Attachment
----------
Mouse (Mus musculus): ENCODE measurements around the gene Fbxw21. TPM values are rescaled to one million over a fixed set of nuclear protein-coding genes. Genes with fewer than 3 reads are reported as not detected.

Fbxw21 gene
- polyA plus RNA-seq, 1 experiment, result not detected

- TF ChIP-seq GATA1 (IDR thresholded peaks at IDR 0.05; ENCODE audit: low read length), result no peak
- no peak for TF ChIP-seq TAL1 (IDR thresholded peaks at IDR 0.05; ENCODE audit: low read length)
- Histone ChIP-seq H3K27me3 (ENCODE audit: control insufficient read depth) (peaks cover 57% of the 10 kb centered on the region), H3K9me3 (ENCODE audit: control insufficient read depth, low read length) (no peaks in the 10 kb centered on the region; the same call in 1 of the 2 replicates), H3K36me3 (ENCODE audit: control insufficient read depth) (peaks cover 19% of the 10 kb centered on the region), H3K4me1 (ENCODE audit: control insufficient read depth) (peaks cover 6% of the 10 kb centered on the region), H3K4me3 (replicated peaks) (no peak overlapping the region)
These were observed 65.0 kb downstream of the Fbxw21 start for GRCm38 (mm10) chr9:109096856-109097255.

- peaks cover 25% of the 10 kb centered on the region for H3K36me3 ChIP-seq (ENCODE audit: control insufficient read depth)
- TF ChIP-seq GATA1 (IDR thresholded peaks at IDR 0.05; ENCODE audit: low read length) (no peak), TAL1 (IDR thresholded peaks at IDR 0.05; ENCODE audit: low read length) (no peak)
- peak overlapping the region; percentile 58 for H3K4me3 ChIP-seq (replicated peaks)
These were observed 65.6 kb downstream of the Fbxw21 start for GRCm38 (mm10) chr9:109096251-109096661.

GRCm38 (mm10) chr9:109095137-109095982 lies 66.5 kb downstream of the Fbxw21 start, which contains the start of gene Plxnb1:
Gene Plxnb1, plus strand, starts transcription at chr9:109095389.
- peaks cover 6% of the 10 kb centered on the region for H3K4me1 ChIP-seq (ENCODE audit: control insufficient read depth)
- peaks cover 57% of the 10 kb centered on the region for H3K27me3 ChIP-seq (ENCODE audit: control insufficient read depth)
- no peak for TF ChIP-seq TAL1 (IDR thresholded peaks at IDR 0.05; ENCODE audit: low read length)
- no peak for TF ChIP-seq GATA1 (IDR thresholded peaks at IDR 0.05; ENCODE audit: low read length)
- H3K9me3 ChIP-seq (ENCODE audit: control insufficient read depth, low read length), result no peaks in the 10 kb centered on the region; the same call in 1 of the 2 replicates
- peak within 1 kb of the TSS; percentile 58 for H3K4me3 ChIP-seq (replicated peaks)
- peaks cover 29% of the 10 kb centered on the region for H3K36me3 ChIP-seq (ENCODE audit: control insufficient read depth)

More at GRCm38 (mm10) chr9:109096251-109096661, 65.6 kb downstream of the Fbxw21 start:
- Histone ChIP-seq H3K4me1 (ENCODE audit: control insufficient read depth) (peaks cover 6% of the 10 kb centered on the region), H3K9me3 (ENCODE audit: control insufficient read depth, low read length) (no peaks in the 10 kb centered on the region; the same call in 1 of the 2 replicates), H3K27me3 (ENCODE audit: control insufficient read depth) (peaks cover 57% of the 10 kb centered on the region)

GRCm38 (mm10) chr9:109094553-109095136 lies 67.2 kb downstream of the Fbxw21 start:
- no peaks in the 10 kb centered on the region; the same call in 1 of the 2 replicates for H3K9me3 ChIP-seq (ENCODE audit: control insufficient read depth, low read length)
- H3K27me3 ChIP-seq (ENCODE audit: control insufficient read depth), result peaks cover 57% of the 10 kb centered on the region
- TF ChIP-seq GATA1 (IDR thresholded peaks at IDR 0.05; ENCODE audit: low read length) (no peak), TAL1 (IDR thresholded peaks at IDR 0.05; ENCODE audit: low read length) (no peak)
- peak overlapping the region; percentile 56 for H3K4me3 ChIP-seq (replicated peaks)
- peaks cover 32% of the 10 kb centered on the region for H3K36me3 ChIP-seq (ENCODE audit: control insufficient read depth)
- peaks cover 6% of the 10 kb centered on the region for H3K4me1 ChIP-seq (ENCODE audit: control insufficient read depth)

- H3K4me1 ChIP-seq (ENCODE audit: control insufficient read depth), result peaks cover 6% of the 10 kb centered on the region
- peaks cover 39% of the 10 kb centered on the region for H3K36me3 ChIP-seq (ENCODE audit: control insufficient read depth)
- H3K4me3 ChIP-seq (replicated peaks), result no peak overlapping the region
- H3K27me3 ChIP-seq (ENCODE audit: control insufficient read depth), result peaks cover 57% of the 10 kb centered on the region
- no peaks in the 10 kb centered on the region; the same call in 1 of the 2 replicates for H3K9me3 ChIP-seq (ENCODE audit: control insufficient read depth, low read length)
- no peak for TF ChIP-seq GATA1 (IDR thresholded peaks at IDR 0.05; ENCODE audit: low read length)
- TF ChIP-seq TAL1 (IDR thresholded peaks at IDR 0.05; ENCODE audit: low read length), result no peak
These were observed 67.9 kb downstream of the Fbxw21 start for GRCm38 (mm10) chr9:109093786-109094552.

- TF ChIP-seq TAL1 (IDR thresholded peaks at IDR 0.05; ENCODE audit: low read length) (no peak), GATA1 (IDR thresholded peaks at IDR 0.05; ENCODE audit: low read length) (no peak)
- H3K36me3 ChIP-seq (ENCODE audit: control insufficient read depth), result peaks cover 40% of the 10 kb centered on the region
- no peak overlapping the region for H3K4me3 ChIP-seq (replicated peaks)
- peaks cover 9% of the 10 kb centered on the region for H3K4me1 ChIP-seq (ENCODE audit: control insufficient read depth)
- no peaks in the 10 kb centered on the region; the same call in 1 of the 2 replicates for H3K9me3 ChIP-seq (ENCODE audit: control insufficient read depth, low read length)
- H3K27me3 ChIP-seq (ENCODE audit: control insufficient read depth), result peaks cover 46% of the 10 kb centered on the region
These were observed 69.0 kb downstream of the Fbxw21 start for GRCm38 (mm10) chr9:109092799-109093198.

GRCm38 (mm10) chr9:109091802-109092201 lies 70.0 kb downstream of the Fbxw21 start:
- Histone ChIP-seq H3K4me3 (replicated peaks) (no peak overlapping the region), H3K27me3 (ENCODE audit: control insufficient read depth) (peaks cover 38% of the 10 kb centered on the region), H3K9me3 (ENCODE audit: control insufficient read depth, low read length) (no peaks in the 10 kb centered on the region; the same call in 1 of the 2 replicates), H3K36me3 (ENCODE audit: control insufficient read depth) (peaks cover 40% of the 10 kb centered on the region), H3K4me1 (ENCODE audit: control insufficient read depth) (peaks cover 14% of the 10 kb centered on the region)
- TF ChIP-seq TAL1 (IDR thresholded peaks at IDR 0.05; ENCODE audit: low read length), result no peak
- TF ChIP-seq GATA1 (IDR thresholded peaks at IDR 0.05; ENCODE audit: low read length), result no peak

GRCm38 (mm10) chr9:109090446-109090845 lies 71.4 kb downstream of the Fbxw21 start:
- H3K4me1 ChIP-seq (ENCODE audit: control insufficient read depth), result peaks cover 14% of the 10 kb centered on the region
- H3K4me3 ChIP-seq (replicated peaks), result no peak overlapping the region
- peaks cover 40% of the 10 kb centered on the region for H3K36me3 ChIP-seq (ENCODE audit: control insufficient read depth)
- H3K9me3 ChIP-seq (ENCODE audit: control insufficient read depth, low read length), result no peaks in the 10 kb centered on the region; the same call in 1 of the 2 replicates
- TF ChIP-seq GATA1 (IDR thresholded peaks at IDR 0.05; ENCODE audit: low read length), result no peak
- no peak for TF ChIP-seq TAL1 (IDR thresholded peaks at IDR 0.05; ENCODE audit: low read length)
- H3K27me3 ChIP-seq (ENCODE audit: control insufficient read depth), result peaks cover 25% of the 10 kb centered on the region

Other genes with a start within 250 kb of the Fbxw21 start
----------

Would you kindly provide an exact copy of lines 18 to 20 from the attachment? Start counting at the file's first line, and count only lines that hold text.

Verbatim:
- H3K9me3 ChIP-seq (ENCODE audit: control insufficient read depth, low read length), result no peaks in the 10 kb centered on the region; the same call in 1 of the 2 replicates
- peak within 1 kb of the TSS; percentile 58 for H3K4me3 ChIP-seq (replicated peaks)
- peaks cover 29% of the 10 kb centered on the region for H3K36me3 ChIP-seq (ENCODE audit: control insufficient read depth)